Getting into the habit

The advice I like to give young artists, or really anybody who’ll listen to me, is not to wait around for inspiration. Inspiration is for amateurs; the rest of us just show up and get to work. If you wait around for the clouds to part and a bolt of lightning to strike you in the brain, you are not going to make an awful lot of work. All the best ideas come out of the process; they come out of the work itself. Things occur to you. If you’re sitting around trying to dream up a great art idea, you can sit there a long time before anything happens. But if you just get to work, something will occur to you and something else will occur to you and something else that you reject will push you in another direction. Inspiration is absolutely unnecessary and somehow deceptive. You feel like you need this great idea before you can get down to work, and I find that’s almost never the case.”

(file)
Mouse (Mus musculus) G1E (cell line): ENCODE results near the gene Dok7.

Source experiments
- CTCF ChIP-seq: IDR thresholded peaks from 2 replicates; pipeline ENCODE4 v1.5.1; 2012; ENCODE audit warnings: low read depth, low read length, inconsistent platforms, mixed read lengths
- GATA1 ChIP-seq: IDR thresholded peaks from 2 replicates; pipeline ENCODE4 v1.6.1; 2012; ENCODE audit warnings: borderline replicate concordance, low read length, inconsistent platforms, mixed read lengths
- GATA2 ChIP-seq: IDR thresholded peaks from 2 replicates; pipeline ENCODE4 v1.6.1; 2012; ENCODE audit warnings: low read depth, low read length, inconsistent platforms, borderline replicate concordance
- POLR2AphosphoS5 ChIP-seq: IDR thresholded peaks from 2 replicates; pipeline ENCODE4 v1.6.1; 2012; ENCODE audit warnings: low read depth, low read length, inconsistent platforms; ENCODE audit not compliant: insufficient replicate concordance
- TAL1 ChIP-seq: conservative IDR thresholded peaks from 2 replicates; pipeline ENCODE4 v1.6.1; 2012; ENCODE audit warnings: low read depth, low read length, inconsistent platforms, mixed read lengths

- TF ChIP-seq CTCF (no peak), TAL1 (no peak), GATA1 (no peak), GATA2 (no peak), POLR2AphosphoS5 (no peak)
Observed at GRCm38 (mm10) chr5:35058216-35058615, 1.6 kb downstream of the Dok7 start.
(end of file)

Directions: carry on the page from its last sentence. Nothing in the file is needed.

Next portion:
-Chuck Close (Artist)

I know this quote is from an artist, but I think it can easily be applied to writers.  In fact, Pearl Buck said something very similar:   I don’t wait for mood. You accomplish nothing if you do that. Your mind must know it has got to get down to work.

When I manage to keep to a regular writing schedule, I write more and it is easier to write. Sort of like getting hungry every day about the time you usually eat dinner. Your mind gets creative about the time you usually sit down to write. It’s habit forming.  But you have to work a bit to form the habit!


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